Needless to say, such a “scenario” for reproducing the bug is not particularly bug-report-friendly. My experience with Apple is that they only really pay attention to bugs that they can easily reproduce. This bug apparently does not qualify.
A while ago, I noticed that one page in particular on the digg.com web site with an embedded Vine video triggers the video corruption systematically:
On my machine at least, in my regular user environment, it is still happening as we speak. The video corruption is limited to the side bars on both sides of the video, but I definitely get it every time I load the page.
Resizing the Safari window clears the video corruption (most of the time). But reloading the page makes it reappear.
I posted about this both on the AppleSeed forums that I contribute to as part of my AppleSeed membership and on my Twitter feed.
No one else in the AppleSeed forum seems to be able to reproduce the problem at all, which would seem to suggest that it is limited to certain hardware/software configurations.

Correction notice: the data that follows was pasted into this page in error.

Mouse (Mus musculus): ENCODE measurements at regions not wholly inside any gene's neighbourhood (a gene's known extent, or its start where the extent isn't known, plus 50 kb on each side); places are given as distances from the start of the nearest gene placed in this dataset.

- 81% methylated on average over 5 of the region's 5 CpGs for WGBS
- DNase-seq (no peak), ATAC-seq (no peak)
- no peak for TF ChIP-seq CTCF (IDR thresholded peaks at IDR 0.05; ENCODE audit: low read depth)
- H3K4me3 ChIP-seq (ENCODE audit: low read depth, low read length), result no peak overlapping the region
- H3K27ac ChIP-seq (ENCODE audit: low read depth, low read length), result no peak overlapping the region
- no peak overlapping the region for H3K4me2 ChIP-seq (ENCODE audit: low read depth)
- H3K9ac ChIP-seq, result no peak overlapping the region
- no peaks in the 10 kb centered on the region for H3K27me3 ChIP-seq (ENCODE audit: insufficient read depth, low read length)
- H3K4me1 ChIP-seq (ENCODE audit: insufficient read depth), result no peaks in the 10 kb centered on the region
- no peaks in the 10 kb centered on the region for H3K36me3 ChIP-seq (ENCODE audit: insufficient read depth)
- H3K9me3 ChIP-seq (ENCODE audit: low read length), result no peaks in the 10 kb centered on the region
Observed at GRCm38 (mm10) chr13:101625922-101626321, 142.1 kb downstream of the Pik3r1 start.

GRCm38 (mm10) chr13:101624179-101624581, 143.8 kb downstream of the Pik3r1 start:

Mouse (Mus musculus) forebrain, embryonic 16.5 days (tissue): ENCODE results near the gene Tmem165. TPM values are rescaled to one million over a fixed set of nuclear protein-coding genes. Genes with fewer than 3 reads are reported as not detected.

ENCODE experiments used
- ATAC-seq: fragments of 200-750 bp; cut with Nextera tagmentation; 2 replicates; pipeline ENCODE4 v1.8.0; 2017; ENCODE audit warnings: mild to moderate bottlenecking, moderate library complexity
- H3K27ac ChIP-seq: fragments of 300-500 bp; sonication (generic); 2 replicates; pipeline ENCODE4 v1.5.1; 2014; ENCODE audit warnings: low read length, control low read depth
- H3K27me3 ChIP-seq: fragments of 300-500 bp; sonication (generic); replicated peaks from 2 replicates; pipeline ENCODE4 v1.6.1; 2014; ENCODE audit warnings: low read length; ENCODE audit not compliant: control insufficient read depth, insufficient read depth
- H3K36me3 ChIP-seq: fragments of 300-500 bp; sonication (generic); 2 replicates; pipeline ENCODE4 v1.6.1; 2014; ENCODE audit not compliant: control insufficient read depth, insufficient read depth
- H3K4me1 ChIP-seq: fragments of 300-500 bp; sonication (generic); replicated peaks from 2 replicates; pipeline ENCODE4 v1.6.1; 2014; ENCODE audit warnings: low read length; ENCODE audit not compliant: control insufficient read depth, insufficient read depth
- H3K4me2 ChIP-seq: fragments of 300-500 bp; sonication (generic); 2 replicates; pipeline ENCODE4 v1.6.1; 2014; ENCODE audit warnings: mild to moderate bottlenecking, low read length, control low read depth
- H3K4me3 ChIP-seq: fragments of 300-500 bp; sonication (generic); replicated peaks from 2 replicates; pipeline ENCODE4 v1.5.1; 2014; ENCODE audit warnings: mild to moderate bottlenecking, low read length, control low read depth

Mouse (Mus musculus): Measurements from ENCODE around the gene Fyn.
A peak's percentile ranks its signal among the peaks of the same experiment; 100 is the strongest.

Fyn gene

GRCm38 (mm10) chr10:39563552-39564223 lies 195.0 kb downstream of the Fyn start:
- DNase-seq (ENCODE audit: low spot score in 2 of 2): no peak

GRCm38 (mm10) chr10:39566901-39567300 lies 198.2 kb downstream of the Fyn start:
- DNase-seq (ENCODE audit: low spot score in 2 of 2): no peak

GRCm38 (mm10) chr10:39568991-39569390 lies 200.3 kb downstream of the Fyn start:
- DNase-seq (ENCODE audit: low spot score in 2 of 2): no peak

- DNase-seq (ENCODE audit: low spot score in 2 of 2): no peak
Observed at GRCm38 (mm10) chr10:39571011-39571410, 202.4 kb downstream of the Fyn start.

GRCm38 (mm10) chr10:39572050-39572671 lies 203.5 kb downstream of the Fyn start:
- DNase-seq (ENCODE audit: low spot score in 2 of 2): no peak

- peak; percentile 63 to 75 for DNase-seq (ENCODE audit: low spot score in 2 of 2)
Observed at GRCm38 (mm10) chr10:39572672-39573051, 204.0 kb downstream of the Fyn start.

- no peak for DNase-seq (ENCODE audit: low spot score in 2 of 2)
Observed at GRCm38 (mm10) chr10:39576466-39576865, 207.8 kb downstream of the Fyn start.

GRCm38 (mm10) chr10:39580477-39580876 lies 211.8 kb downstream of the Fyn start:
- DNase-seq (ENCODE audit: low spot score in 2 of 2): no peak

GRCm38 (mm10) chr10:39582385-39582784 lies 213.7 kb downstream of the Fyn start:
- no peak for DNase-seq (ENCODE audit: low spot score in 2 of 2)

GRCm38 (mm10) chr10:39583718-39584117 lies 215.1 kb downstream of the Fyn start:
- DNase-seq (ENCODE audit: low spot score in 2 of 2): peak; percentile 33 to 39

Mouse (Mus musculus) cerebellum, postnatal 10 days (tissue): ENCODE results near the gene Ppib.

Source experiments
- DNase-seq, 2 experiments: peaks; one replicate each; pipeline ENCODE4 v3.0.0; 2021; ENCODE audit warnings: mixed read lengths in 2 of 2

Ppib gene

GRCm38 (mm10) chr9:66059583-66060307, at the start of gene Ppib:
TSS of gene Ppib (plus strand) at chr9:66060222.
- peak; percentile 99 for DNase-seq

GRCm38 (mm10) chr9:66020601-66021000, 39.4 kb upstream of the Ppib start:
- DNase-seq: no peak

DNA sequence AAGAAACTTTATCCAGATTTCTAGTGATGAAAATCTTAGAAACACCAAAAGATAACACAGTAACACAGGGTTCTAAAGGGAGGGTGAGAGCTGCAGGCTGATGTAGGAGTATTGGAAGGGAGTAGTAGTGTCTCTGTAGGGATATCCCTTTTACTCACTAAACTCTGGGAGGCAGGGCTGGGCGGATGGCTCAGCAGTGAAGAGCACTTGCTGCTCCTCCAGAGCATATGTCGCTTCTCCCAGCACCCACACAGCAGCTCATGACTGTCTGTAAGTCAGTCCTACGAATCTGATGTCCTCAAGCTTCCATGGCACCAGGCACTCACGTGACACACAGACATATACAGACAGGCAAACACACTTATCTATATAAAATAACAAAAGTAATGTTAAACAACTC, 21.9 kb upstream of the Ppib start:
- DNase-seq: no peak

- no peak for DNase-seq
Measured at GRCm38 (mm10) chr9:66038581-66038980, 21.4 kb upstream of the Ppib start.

The main thing that I can think of when I review my own configuration is that it might be related to my use of an ATI Radeon 5770 video card to drive my main display (a 30” Apple Cinema Display). I have a second 30” Apple Cinema Display driven by a separate GeForce GT 120 (one of the two OEM cards that came with my custom-order 2009 Mac Pro), and I haven’t noticed the corruption in Safari windows located on that second screen.
I’ve tried all kinds of things to eliminate possible software incompatibilities. The most conclusive thing that I have been able to do so far is that I can definitely reproduce the same video corruption on that digg.com page in Safari 7.0.2 in a separate user environment that I use for testing purposes, which has very few customizations and background applications running. It has no Safari extensions and no plug-ins other than the ones included in OS X.